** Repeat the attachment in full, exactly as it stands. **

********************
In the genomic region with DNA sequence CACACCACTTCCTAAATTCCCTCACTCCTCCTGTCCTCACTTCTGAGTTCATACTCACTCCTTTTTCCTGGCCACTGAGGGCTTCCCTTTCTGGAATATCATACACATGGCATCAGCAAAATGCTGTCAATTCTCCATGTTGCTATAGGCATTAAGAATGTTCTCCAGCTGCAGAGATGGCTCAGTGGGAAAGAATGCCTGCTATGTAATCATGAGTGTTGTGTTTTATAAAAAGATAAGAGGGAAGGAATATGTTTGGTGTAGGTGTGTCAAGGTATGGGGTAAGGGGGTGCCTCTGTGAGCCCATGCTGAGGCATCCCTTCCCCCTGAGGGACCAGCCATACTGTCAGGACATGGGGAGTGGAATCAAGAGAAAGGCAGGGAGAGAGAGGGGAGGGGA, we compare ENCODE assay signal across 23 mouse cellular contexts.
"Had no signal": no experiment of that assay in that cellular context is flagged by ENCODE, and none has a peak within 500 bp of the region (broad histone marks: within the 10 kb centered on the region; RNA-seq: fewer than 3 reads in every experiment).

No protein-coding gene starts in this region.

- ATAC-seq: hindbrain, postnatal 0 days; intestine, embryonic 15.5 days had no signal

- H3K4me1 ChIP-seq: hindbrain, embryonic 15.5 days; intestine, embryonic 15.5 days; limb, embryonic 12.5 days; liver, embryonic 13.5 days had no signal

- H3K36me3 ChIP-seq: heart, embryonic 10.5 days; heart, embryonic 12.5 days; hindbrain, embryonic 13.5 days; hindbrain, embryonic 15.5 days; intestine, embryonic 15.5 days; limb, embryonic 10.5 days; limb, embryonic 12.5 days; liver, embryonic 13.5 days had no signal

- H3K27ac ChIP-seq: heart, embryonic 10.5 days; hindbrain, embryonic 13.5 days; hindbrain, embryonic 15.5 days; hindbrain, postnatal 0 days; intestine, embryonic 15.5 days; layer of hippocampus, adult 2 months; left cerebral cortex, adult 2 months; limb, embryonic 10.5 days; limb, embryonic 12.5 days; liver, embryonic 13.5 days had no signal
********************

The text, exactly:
In the genomic region with DNA sequence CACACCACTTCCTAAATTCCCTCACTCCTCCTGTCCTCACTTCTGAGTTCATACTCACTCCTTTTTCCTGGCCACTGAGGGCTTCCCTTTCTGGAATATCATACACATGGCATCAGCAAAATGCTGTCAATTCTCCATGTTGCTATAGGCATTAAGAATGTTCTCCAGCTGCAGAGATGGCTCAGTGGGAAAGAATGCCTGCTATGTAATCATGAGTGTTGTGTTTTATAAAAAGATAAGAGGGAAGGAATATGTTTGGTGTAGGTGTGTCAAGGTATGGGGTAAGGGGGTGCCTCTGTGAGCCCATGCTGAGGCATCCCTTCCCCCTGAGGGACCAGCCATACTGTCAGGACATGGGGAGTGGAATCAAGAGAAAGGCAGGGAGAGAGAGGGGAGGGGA, we compare ENCODE assay signal across 23 mouse cellular contexts.
"Had no signal": no experiment of that assay in that cellular context is flagged by ENCODE, and none has a peak within 500 bp of the region (broad histone marks: within the 10 kb centered on the region; RNA-seq: fewer than 3 reads in every experiment).

No protein-coding gene starts in this region.

- ATAC-seq: hindbrain, postnatal 0 days; intestine, embryonic 15.5 days had no signal

- H3K4me1 ChIP-seq: hindbrain, embryonic 15.5 days; intestine, embryonic 15.5 days; limb, embryonic 12.5 days; liver, embryonic 13.5 days had no signal

- H3K36me3 ChIP-seq: heart, embryonic 10.5 days; heart, embryonic 12.5 days; hindbrain, embryonic 13.5 days; hindbrain, embryonic 15.5 days; intestine, embryonic 15.5 days; limb, embryonic 10.5 days; limb, embryonic 12.5 days; liver, embryonic 13.5 days had no signal

- H3K27ac ChIP-seq: heart, embryonic 10.5 days; hindbrain, embryonic 13.5 days; hindbrain, embryonic 15.5 days; hindbrain, postnatal 0 days; intestine, embryonic 15.5 days; layer of hippocampus, adult 2 months; left cerebral cortex, adult 2 months; limb, embryonic 10.5 days; limb, embryonic 12.5 days; liver, embryonic 13.5 days had no signal